Ready! Aim! Shoot!
By Marla Wilderman
Ready! Aim! Shoot! Nervously, I shot my husband in the butt. "Is this what I agreed to when I vowed to stick by him in sickness and in health?" I asked myself as I withdrew the needle from John's reddening injection site. Dropping the needle into the sharps container, I let out a weary sigh followed by mischievous grin. "Better be nice to your caretaker," I warned him.
Our battle against multiple sclerosis began shortly after we were married. The enemy- a degenerative nervous system disease- advanced slowly and stealthily at first. By our fourth year of marriage, however, we had completely assumed the roles of caretaker and care recipient. How did this affect me? I wish I could say that I lovingly transformed into Florence Nightengale; but if the truth were told I was mess! On the outside, appeared "just fine". I taught school each day, tutored after class, and kept up with my duties as a wife, mother, and housekeeper. But, internally- a war raged. Alternately, like a tennis ball bouncing between opponents, I felt sorry for him- then sorry for me. Sorry for him, sorry for me.... And at times MAD AT LIFE! Frequent visits to the doctor, new medical terminology, assistive mobility equipment, a cabinet full of medications, and a plethora of limitations invaded our lives. What chance did we have against the ever-strengthening enemy?
As time passed, our faith, our family, and our love for each other provided desperately needed reinforcements. Now, some 1247 injections later, I've managed to put our challenges into perspective. John didn't ask for this debilitating disease; he needs my help. When I'm not exhausted, helping him brings me pleasure. On the other hand, when I'm drained, I don't always rise to the occasion as good-naturedly as I should. On the bright side, I've learned several valuable lessons. One, to be a good caretaker I must take care of myself. Aerobics, swimming, spending time with upbeat friends, and reading relieve my stress. Two, doing fun activities with John enables me to avoid seeing him solely as a care recipient. We enjoy watching funny movies, eating delicious meals, floating in our pool, and conversing about our day. John is a person who happens to need care; and I do my best to provide it.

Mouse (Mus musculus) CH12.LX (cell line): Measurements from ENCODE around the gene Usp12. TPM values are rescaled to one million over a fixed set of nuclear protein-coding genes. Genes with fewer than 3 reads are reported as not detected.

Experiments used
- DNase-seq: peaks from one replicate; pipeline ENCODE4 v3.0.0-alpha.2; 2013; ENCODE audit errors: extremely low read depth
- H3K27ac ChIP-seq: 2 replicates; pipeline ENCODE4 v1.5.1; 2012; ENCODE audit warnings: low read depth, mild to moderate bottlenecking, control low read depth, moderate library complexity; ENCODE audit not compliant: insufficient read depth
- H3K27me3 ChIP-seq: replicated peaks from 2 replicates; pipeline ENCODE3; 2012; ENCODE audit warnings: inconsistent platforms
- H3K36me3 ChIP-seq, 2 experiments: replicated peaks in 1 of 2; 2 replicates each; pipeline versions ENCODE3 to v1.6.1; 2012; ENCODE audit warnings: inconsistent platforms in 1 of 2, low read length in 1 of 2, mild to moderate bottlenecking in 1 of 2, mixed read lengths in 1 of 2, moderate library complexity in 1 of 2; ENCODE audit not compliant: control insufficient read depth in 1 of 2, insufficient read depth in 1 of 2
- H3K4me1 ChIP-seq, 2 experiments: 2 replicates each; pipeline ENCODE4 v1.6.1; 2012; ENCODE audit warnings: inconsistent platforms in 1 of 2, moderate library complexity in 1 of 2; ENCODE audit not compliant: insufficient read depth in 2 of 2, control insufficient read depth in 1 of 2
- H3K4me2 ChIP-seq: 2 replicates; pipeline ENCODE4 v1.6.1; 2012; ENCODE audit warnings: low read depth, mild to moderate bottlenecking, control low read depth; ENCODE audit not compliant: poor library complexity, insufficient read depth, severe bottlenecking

My role as a caretaker continues to challenge me. On "shot nights", John's trusting eyes look into mine as I approach him with the needle. Armed with strength gained through years of battling multiple sclerosis, I say to myself: Ready! Aim! Shoot!